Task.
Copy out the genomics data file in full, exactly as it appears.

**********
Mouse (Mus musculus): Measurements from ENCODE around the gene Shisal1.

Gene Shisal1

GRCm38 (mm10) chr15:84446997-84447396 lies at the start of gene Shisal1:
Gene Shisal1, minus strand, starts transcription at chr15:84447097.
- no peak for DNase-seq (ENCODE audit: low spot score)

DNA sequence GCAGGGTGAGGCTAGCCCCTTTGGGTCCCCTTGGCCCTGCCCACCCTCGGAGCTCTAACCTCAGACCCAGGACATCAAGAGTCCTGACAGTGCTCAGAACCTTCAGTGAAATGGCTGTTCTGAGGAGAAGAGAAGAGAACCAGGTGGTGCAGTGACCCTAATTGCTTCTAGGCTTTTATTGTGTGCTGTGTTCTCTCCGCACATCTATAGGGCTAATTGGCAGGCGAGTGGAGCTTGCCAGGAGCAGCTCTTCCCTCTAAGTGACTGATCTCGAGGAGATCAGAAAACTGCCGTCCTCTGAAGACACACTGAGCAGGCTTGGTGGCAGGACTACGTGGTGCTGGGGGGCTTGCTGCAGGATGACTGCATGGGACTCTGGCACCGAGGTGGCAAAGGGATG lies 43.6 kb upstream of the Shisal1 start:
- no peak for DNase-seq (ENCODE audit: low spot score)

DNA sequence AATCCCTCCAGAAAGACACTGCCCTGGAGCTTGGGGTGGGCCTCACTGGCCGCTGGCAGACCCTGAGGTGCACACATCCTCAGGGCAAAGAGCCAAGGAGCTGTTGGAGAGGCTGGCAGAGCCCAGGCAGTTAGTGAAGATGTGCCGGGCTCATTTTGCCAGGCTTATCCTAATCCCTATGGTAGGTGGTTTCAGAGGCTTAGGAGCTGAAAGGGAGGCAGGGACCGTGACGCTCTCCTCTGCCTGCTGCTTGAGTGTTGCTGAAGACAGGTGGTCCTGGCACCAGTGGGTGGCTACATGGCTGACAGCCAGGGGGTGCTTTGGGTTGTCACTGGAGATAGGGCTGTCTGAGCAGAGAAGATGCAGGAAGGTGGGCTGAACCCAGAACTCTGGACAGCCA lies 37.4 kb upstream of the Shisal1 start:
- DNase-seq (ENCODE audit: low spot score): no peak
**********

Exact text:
Mouse (Mus musculus): Measurements from ENCODE around the gene Shisal1.

Gene Shisal1

GRCm38 (mm10) chr15:84446997-84447396 lies at the start of gene Shisal1:
Gene Shisal1, minus strand, starts transcription at chr15:84447097.
- no peak for DNase-seq (ENCODE audit: low spot score)

DNA sequence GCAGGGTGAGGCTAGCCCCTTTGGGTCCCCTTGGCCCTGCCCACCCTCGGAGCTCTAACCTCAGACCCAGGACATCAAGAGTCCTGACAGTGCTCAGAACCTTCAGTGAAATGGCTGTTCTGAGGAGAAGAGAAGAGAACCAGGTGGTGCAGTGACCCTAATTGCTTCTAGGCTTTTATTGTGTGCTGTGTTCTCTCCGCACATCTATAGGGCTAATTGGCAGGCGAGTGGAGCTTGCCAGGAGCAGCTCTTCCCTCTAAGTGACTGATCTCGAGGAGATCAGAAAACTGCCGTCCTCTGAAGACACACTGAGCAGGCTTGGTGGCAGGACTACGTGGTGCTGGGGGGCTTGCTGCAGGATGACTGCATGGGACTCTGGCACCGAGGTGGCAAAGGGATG lies 43.6 kb upstream of the Shisal1 start:
- no peak for DNase-seq (ENCODE audit: low spot score)

DNA sequence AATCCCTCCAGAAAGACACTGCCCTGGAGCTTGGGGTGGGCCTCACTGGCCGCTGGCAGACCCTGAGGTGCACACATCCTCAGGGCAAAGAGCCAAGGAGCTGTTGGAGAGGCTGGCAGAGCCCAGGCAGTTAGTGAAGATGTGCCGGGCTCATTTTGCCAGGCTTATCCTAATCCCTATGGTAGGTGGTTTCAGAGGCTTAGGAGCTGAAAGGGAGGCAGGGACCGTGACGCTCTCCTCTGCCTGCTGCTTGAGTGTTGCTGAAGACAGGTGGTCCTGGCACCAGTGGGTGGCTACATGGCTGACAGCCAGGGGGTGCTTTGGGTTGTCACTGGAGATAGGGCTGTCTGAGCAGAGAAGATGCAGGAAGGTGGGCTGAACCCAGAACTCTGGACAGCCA lies 37.4 kb upstream of the Shisal1 start:
- DNase-seq (ENCODE audit: low spot score): no peak